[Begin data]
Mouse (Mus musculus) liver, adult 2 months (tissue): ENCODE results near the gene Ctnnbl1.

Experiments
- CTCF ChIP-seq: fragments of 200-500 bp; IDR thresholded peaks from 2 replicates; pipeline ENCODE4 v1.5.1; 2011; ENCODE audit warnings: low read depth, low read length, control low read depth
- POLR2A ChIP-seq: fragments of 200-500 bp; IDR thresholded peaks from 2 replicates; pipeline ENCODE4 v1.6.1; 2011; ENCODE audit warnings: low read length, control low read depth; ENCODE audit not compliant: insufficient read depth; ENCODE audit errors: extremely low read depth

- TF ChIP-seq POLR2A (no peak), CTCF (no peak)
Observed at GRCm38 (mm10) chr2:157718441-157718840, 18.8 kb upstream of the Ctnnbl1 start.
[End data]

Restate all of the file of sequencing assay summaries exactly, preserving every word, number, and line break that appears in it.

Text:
Mouse (Mus musculus) liver, adult 2 months (tissue): ENCODE results near the gene Ctnnbl1.

Experiments
- CTCF ChIP-seq: fragments of 200-500 bp; IDR thresholded peaks from 2 replicates; pipeline ENCODE4 v1.5.1; 2011; ENCODE audit warnings: low read depth, low read length, control low read depth
- POLR2A ChIP-seq: fragments of 200-500 bp; IDR thresholded peaks from 2 replicates; pipeline ENCODE4 v1.6.1; 2011; ENCODE audit warnings: low read length, control low read depth; ENCODE audit not compliant: insufficient read depth; ENCODE audit errors: extremely low read depth

- TF ChIP-seq POLR2A (no peak), CTCF (no peak)
Observed at GRCm38 (mm10) chr2:157718441-157718840, 18.8 kb upstream of the Ctnnbl1 start.